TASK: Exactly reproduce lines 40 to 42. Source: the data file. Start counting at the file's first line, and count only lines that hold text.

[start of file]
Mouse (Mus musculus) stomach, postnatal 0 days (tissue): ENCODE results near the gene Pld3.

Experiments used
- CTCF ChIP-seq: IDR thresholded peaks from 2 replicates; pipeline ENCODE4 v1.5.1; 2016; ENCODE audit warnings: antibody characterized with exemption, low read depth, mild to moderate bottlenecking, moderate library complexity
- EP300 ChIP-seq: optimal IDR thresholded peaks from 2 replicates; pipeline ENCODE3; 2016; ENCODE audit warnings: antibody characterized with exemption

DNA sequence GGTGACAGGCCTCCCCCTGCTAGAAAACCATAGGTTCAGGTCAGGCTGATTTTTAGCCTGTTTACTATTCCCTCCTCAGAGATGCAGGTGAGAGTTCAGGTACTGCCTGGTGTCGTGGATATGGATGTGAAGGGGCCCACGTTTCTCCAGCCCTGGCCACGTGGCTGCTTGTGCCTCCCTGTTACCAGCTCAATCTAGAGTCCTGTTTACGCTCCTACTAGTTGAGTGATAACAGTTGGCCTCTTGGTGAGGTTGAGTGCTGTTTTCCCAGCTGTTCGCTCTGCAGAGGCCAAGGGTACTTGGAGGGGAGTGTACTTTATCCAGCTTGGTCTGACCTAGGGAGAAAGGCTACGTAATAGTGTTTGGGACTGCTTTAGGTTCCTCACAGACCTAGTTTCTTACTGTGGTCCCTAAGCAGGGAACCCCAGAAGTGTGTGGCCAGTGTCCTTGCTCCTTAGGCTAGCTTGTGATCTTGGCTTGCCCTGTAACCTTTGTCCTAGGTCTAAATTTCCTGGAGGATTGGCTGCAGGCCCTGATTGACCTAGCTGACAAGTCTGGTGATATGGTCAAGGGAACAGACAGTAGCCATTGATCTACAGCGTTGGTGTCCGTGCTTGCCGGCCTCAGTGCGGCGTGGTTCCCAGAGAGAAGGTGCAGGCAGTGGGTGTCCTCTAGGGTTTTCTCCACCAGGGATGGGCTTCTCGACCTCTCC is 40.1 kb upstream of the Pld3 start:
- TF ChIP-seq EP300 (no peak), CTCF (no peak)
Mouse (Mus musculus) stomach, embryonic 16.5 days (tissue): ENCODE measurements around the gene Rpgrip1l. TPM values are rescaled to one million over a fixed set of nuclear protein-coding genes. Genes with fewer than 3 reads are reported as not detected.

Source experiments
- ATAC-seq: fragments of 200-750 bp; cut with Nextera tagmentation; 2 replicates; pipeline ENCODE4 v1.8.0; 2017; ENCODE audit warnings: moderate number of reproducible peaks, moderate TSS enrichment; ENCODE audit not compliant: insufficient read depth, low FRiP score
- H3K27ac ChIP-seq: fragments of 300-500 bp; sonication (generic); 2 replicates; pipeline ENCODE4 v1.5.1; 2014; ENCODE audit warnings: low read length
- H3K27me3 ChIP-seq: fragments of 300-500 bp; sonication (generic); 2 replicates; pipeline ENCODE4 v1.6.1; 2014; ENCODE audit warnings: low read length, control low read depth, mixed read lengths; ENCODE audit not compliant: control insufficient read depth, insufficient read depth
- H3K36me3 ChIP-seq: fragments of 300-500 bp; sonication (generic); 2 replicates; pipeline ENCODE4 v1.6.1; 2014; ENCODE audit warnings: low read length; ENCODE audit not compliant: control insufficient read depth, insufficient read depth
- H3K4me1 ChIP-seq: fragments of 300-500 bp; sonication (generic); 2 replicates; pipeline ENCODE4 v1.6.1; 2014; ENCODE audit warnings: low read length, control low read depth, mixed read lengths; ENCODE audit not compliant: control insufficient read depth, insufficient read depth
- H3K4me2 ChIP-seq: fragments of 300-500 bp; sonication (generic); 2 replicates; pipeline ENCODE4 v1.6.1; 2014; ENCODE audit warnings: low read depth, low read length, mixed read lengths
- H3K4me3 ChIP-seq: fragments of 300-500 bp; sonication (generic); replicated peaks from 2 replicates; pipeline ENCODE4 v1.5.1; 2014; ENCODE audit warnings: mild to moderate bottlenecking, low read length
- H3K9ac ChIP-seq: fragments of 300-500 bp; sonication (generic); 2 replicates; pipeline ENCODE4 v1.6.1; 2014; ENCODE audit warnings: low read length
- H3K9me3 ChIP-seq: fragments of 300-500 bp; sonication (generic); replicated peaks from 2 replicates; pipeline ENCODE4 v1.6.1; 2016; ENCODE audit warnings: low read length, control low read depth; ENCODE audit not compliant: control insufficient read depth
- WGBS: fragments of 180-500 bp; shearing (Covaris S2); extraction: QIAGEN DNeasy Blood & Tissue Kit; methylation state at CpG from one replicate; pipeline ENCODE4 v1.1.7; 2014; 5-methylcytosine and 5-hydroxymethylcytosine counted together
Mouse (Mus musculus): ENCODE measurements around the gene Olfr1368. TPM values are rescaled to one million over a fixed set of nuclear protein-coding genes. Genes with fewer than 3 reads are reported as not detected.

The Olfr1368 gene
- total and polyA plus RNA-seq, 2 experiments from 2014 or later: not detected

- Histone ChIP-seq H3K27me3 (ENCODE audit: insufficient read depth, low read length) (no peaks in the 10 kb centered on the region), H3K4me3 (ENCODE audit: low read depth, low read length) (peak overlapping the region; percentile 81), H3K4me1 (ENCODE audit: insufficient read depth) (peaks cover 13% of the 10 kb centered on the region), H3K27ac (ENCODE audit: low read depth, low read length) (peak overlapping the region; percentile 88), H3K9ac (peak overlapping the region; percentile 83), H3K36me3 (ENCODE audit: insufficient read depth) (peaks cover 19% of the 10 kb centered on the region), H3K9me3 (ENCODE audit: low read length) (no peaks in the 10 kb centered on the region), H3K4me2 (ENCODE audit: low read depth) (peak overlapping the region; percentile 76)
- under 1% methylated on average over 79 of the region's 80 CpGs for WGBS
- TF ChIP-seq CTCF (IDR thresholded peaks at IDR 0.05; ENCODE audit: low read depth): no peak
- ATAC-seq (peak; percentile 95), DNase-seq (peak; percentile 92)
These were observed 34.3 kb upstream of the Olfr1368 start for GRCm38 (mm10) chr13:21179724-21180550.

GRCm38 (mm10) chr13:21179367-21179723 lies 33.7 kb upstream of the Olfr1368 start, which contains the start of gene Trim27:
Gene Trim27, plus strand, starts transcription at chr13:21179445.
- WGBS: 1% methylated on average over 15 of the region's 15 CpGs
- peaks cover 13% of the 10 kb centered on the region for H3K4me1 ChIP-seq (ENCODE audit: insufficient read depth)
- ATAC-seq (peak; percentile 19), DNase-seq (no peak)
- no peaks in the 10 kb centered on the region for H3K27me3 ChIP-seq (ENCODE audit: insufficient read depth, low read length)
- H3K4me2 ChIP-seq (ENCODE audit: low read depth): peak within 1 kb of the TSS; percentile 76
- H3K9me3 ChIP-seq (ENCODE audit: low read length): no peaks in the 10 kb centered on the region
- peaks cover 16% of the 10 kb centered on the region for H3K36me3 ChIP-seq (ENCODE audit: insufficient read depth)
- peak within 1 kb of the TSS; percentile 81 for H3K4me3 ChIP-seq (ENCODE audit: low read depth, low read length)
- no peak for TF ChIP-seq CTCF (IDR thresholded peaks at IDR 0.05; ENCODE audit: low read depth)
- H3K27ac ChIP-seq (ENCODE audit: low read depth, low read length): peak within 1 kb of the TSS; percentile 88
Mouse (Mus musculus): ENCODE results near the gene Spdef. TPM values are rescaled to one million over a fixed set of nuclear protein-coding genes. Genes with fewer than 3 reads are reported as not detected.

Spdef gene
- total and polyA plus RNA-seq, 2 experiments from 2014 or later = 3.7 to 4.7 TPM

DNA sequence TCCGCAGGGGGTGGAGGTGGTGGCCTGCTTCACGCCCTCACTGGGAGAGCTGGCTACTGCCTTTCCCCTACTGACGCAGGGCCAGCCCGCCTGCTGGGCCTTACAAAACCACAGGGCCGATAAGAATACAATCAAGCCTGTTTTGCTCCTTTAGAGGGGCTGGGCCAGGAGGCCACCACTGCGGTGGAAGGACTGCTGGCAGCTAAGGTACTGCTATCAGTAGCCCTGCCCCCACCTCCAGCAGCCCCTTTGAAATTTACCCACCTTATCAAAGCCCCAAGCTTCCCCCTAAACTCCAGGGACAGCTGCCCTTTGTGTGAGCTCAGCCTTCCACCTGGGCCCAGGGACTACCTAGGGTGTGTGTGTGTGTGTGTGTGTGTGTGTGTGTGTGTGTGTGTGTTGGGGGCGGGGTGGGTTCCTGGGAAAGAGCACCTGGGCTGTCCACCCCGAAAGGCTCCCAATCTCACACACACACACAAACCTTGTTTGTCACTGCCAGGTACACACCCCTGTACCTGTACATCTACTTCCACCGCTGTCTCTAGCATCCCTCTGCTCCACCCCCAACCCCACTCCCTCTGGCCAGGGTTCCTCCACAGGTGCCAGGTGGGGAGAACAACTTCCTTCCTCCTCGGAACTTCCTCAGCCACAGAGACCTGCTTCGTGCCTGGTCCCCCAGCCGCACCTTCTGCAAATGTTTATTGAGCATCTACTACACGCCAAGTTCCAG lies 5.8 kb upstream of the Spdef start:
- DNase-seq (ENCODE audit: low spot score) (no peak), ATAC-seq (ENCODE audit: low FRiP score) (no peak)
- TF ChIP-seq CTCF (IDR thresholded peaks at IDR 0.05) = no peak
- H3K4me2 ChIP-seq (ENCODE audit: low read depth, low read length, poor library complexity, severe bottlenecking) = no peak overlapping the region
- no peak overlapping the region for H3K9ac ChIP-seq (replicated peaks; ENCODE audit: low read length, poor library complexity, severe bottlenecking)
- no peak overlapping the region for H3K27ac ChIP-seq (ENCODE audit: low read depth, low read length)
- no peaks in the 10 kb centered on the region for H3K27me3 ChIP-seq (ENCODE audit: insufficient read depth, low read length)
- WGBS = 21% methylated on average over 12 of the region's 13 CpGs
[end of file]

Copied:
Spdef gene
- total and polyA plus RNA-seq, 2 experiments from 2014 or later = 3.7 to 4.7 TPM

DNA sequence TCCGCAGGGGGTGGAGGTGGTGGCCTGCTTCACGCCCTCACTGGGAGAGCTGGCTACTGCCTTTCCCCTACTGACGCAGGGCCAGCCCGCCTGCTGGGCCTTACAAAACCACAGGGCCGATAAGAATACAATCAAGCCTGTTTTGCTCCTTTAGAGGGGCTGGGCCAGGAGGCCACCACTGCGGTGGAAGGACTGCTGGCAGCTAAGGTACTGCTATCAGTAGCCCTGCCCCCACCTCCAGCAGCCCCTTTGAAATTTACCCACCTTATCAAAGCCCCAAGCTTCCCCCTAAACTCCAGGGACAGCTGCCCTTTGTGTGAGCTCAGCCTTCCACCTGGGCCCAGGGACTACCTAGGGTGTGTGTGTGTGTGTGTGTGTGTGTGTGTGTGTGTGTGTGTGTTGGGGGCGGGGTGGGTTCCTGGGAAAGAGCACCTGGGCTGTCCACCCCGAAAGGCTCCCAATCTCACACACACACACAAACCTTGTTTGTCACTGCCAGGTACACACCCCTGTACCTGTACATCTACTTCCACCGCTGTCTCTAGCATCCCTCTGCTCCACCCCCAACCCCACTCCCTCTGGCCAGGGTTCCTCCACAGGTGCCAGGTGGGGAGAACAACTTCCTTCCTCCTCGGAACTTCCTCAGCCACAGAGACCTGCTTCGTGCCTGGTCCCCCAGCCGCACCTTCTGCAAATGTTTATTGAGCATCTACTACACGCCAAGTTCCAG lies 5.8 kb upstream of the Spdef start: